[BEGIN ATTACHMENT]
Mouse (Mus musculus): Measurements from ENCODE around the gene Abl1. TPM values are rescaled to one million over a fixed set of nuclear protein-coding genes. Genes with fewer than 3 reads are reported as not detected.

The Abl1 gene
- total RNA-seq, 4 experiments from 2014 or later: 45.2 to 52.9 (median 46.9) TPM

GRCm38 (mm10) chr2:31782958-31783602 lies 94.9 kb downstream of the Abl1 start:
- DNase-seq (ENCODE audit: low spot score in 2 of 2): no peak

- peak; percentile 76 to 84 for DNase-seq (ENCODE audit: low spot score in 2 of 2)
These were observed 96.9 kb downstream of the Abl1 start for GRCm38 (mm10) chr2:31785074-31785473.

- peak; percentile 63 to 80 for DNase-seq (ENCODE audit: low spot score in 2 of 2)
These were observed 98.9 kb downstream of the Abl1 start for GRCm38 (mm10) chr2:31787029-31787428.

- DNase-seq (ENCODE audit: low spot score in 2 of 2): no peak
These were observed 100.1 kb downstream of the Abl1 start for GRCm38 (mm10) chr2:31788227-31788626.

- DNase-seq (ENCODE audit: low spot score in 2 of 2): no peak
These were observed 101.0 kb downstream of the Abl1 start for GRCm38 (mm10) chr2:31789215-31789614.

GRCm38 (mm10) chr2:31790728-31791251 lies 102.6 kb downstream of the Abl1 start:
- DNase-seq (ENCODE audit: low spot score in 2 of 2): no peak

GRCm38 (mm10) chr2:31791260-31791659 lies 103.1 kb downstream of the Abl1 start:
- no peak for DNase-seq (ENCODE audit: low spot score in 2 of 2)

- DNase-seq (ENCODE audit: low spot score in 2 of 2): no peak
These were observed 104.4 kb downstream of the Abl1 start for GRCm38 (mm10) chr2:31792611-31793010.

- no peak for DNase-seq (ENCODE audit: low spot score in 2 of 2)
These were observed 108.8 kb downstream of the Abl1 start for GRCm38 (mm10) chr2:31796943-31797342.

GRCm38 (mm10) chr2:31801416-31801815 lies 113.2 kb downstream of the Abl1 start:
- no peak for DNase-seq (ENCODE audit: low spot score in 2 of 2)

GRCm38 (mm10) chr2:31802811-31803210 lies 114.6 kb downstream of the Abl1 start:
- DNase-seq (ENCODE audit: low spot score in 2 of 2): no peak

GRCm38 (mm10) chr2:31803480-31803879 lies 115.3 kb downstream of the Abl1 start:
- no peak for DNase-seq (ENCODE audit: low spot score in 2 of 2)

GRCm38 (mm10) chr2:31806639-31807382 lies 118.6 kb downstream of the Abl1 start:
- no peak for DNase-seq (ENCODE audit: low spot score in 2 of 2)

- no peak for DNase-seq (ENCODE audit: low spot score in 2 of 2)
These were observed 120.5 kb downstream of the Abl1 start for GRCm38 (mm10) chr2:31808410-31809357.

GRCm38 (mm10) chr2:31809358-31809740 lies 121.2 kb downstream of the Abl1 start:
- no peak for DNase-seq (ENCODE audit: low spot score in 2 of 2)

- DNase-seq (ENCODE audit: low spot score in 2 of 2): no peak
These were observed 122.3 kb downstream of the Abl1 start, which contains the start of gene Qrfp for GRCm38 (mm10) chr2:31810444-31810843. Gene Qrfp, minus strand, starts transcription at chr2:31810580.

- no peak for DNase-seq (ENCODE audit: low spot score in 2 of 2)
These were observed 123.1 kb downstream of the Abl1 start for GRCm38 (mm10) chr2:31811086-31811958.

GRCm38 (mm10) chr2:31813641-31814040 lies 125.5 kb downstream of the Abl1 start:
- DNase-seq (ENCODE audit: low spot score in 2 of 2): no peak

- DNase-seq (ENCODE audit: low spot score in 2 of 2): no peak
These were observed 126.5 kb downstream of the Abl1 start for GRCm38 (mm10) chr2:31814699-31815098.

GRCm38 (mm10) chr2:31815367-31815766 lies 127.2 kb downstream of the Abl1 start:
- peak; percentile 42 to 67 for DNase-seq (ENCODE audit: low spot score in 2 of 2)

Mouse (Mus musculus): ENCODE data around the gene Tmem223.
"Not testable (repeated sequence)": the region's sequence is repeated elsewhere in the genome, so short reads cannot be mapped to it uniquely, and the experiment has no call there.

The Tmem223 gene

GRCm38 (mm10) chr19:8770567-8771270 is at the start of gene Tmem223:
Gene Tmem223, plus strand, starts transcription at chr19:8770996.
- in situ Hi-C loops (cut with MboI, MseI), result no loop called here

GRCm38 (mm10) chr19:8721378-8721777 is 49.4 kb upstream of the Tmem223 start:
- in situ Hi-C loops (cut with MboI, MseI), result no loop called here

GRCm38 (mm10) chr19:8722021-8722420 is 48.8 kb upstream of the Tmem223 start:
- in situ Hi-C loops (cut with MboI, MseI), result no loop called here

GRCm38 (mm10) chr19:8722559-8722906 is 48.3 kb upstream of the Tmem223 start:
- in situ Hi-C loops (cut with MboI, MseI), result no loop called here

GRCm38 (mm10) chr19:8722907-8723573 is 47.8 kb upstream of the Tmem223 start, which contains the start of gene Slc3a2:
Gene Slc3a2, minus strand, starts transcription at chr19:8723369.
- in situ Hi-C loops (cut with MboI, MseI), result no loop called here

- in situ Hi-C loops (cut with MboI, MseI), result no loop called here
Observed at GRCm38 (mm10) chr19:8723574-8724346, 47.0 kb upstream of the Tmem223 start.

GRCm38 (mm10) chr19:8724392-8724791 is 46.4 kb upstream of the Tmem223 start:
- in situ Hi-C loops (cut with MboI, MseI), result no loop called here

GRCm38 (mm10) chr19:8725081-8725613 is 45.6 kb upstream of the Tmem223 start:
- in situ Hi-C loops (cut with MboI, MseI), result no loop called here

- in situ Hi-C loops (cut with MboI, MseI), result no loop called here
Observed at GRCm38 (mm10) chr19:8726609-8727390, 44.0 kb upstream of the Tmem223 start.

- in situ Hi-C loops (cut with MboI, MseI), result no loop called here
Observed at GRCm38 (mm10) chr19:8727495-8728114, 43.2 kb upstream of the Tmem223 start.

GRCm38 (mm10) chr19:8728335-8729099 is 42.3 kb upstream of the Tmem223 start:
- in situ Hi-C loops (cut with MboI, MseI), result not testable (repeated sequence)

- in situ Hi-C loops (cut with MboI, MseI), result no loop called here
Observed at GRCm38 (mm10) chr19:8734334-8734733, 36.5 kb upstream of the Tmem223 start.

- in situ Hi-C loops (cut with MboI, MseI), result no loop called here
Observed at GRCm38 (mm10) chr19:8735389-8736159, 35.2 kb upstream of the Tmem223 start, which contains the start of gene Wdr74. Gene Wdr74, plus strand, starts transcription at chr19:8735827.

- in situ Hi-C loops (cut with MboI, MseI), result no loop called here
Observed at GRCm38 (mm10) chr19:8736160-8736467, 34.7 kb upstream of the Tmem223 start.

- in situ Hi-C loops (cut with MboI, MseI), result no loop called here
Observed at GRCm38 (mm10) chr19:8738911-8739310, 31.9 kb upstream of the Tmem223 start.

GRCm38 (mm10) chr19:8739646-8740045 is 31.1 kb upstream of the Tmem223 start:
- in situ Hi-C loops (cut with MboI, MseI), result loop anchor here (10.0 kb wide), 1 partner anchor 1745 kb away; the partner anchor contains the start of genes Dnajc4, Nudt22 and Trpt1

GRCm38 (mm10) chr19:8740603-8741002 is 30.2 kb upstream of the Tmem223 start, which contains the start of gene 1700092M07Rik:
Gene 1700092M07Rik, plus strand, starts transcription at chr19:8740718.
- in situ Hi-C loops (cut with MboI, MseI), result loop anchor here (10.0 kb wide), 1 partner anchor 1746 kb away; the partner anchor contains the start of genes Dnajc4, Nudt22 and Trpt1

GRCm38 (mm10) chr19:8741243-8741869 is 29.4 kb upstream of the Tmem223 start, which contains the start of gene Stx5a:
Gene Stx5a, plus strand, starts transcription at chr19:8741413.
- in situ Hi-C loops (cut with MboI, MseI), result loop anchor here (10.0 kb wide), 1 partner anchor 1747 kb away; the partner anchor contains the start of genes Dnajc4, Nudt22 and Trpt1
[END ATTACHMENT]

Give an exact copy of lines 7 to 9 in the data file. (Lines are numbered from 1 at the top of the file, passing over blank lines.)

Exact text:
These were observed 96.9 kb downstream of the Abl1 start for GRCm38 (mm10) chr2:31785074-31785473.

- peak; percentile 63 to 80 for DNase-seq (ENCODE audit: low spot score in 2 of 2)
These were observed 98.9 kb downstream of the Abl1 start for GRCm38 (mm10) chr2:31787029-31787428.